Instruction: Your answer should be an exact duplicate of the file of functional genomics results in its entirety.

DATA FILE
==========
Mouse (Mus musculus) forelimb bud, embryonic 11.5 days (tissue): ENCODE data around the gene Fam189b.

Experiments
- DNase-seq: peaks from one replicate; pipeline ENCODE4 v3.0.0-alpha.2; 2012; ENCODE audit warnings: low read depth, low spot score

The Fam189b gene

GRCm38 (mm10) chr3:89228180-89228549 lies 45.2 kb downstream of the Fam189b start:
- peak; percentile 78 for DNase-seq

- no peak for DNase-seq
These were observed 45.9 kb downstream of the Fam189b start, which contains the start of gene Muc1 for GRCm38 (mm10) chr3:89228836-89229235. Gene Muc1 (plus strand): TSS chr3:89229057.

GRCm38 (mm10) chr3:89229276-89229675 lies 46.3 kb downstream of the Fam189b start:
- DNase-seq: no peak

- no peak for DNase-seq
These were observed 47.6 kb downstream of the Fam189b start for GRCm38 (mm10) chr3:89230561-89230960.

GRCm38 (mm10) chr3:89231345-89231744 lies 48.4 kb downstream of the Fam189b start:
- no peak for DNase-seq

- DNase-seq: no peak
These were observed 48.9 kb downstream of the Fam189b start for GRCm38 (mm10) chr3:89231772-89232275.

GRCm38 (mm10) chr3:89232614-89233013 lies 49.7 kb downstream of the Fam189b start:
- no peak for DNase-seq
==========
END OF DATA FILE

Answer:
Mouse (Mus musculus) forelimb bud, embryonic 11.5 days (tissue): ENCODE data around the gene Fam189b.

Experiments
- DNase-seq: peaks from one replicate; pipeline ENCODE4 v3.0.0-alpha.2; 2012; ENCODE audit warnings: low read depth, low spot score

The Fam189b gene

GRCm38 (mm10) chr3:89228180-89228549 lies 45.2 kb downstream of the Fam189b start:
- peak; percentile 78 for DNase-seq

- no peak for DNase-seq
These were observed 45.9 kb downstream of the Fam189b start, which contains the start of gene Muc1 for GRCm38 (mm10) chr3:89228836-89229235. Gene Muc1 (plus strand): TSS chr3:89229057.

GRCm38 (mm10) chr3:89229276-89229675 lies 46.3 kb downstream of the Fam189b start:
- DNase-seq: no peak

- no peak for DNase-seq
These were observed 47.6 kb downstream of the Fam189b start for GRCm38 (mm10) chr3:89230561-89230960.

GRCm38 (mm10) chr3:89231345-89231744 lies 48.4 kb downstream of the Fam189b start:
- no peak for DNase-seq

- DNase-seq: no peak
These were observed 48.9 kb downstream of the Fam189b start for GRCm38 (mm10) chr3:89231772-89232275.

GRCm38 (mm10) chr3:89232614-89233013 lies 49.7 kb downstream of the Fam189b start:
- no peak for DNase-seq